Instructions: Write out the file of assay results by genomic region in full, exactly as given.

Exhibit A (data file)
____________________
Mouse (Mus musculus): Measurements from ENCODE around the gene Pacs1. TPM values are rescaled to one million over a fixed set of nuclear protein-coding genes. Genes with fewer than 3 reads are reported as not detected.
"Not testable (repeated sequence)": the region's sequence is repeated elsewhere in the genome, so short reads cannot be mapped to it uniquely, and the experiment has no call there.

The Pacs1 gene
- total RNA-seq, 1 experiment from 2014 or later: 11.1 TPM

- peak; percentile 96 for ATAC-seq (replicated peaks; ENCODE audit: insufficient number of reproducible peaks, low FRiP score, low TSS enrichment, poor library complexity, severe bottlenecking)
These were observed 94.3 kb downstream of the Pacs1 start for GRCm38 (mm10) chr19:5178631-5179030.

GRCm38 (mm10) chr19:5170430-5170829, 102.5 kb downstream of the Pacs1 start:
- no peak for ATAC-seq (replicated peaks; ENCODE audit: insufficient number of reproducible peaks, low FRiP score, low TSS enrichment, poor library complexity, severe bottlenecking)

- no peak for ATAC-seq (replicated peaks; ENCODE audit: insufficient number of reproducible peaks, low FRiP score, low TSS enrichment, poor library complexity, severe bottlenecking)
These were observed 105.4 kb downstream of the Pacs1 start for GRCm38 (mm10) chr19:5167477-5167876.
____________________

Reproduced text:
Mouse (Mus musculus): Measurements from ENCODE around the gene Pacs1. TPM values are rescaled to one million over a fixed set of nuclear protein-coding genes. Genes with fewer than 3 reads are reported as not detected.
"Not testable (repeated sequence)": the region's sequence is repeated elsewhere in the genome, so short reads cannot be mapped to it uniquely, and the experiment has no call there.

The Pacs1 gene
- total RNA-seq, 1 experiment from 2014 or later: 11.1 TPM

- peak; percentile 96 for ATAC-seq (replicated peaks; ENCODE audit: insufficient number of reproducible peaks, low FRiP score, low TSS enrichment, poor library complexity, severe bottlenecking)
These were observed 94.3 kb downstream of the Pacs1 start for GRCm38 (mm10) chr19:5178631-5179030.

GRCm38 (mm10) chr19:5170430-5170829, 102.5 kb downstream of the Pacs1 start:
- no peak for ATAC-seq (replicated peaks; ENCODE audit: insufficient number of reproducible peaks, low FRiP score, low TSS enrichment, poor library complexity, severe bottlenecking)

- no peak for ATAC-seq (replicated peaks; ENCODE audit: insufficient number of reproducible peaks, low FRiP score, low TSS enrichment, poor library complexity, severe bottlenecking)
These were observed 105.4 kb downstream of the Pacs1 start for GRCm38 (mm10) chr19:5167477-5167876.